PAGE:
Final count for the day:
1.) American Crow
2.) Double-Crested Cormorant
3.) Great Blue Heron
4.) Mallard
5.) White-Breasted Nuthatch
6.) Northern Cardinal
7.) Carolina Chickadee
8.) Tufted Titmouse
9.) American Goldfinch
10.) Caspian Tern (lifer #1!)
11.) Mourning Dove
12.) Osprey
13.) Great Egret
14.) Song Sparrow
15.) Gray Catbird
16.) Canada Goose
17.) American Woodcock (lifer #2!)
18.) Killdeer
19.) Bald Eagle
20.) Barn Swallow
21.) Chimney Swift
22.) Baird’s Sandpiper (lifer #3!)
23.) Ring-Billed Gull
24.) Red-Necked Phalarope (lifer #4!)
25.) Blue Jay (vocalization)
26.) Downy Woodpecker
27.) Wood Duck
28.) Green Heron
29.) Eastern Bluebird
30.) Red-Shouldered Hawk (lifer #5!)
31.) Yellow Warbler (vocalization)
32.) American Robin
33.) Cedar Waxwing
34.) Pileated Woodpecker (vocalization)

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Drought

Indiana is taking a beating from the summer. We have had about a dozen 100+ degree days, and maybe four times that many 90+ with almost no rain on top of it all. This has resulted in burn bans, watering bans, and fireworks bans throughout the state. Grass is crispy and water levels are low. But this last part made Eagle Creek Reservoir a jackpot for shorebirds this past weekend, as receding water lines have exposed acres and acres of mudflats that offer a smorgasbord of arthropods and mollusks for them. Mmm.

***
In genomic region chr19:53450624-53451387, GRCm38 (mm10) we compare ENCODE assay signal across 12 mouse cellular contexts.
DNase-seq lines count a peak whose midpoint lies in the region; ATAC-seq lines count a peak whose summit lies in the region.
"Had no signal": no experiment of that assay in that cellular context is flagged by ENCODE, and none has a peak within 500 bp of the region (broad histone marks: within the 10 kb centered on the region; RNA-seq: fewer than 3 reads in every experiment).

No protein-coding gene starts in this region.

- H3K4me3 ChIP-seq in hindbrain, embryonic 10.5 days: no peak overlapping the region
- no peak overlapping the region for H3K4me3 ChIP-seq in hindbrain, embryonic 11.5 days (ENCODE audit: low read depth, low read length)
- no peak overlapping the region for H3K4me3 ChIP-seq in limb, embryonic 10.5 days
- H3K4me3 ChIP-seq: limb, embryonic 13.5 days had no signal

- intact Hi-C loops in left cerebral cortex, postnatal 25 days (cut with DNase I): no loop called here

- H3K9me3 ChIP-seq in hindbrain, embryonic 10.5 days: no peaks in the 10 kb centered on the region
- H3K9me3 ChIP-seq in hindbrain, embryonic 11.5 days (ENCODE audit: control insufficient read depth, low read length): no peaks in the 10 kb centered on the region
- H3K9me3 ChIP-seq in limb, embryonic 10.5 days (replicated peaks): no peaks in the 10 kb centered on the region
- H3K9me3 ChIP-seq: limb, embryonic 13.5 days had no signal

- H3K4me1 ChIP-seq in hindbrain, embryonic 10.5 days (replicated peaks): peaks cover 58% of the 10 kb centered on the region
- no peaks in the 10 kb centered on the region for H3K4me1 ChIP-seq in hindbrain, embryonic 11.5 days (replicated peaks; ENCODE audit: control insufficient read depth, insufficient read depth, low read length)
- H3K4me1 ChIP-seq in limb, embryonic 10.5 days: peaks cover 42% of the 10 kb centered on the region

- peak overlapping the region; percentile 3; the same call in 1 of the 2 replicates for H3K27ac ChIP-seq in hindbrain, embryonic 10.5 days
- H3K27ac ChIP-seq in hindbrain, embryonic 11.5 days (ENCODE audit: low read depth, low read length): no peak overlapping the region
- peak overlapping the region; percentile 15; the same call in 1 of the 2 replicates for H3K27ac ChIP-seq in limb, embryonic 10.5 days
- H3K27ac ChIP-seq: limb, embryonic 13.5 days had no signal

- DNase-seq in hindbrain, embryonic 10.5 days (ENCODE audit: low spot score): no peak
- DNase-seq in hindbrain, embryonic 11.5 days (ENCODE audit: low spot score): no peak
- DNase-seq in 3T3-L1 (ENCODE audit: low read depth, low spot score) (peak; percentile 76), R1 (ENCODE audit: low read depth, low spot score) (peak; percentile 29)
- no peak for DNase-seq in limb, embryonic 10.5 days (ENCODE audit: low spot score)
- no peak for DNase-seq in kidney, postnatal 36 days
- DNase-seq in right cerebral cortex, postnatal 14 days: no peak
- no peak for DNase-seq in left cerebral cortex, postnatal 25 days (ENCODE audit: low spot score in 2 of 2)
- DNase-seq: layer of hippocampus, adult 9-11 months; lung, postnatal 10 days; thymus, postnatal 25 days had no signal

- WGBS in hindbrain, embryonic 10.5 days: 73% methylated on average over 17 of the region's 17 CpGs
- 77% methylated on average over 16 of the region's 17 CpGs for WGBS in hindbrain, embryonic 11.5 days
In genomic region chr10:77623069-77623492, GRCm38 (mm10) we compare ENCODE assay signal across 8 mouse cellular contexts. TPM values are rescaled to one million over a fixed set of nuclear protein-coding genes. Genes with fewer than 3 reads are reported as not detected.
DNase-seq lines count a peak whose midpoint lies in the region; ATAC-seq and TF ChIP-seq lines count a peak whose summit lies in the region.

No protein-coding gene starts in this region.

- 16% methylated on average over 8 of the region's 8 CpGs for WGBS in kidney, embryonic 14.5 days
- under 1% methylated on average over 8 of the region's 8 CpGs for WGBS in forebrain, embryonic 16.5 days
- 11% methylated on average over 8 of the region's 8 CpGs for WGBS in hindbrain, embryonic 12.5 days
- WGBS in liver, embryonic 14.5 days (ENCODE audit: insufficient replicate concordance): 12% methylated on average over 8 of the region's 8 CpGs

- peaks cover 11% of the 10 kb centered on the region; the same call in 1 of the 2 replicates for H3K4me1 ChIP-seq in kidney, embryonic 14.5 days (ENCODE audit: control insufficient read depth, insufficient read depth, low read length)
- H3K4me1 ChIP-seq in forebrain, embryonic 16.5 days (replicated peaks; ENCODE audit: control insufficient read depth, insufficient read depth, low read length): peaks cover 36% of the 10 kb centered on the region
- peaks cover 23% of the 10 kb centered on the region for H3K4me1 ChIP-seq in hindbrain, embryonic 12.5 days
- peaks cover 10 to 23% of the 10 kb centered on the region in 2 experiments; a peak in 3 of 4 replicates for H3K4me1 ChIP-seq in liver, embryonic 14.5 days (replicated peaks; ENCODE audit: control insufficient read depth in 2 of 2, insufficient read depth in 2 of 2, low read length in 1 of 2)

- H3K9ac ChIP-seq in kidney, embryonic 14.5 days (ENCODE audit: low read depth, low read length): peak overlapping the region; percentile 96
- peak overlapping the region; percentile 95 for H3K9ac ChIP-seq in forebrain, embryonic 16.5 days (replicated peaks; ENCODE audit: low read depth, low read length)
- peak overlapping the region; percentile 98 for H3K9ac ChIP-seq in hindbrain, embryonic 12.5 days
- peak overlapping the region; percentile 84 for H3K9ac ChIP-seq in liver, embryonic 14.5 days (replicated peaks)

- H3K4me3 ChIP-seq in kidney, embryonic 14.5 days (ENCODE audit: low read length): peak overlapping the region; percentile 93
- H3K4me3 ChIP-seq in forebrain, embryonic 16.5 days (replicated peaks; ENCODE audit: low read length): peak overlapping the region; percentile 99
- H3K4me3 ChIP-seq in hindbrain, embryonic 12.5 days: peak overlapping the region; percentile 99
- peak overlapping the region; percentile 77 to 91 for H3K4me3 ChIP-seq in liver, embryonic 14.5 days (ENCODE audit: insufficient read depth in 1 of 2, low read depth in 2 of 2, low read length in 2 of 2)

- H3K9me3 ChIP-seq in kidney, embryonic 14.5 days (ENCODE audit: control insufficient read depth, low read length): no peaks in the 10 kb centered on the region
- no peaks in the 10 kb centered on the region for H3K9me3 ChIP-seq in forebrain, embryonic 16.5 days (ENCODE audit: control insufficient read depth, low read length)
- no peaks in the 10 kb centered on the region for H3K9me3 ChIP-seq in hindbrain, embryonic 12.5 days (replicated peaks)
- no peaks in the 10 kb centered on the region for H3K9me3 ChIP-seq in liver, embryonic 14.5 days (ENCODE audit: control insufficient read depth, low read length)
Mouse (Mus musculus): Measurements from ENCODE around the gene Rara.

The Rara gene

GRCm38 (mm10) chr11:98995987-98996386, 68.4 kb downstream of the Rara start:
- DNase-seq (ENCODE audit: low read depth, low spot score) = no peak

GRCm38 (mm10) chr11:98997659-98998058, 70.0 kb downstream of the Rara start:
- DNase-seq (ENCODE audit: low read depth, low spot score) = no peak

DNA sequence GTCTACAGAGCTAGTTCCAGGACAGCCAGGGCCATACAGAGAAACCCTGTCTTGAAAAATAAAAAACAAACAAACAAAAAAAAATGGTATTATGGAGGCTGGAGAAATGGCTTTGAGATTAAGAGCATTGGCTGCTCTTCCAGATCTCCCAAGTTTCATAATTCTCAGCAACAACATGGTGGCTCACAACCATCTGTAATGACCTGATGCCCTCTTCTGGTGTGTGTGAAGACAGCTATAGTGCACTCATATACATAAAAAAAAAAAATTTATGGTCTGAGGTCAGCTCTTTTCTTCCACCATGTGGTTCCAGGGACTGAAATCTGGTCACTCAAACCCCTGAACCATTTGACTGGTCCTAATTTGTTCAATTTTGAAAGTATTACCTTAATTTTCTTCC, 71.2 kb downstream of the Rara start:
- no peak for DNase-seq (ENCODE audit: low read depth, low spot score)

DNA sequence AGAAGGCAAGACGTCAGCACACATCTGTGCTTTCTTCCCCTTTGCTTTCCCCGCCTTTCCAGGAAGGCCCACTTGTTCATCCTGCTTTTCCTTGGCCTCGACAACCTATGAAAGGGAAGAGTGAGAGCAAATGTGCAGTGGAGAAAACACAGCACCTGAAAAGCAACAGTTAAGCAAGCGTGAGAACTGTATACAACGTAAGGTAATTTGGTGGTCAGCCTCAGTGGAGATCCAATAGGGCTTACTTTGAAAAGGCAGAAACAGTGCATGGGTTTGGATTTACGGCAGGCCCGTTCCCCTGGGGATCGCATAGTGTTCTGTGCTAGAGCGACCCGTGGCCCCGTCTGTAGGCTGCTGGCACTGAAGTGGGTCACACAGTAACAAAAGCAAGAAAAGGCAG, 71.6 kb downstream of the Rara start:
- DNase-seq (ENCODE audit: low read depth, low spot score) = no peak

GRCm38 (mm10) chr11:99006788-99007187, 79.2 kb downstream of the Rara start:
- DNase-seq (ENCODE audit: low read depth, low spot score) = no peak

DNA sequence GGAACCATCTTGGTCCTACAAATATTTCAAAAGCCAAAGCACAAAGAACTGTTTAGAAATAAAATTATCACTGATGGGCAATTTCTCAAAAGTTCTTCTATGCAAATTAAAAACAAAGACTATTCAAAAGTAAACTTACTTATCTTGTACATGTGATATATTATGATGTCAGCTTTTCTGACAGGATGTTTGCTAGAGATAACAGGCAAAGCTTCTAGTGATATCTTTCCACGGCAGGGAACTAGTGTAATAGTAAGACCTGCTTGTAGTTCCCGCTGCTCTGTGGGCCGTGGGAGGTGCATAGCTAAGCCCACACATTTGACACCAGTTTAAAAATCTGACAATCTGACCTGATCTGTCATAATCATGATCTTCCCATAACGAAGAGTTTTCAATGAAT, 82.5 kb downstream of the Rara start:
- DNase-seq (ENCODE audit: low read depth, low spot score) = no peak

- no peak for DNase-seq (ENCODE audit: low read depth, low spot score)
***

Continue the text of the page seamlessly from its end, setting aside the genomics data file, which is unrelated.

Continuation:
I am sure that I observed more than two lifer varieties of sandpiper, but I was only able to positively identify two of them. I recently read a book that said there are three levels of birding proficiency: the first is when you can start to identify warblers, the second is when you can start to identify birds of prey, and the third is when you can start to identify sandpipers. This outing put me uncomfortably into Level-3 birding. There are approximately 72 million species of sandpiper, and they all look exactly alike.

Least Sandpiper

Least Sandpiper

This Least Sandpiper was my first lifer of the day. I was able to positively identify it thanks to the convenient fact that sandpipers exist in three sizes: small, medium, and large. The Least is the only small sized sandpiper with yellow legs. Check. Also, the lady with the spotting scope observing it from ten yards away told me it was a Least Sandpiper.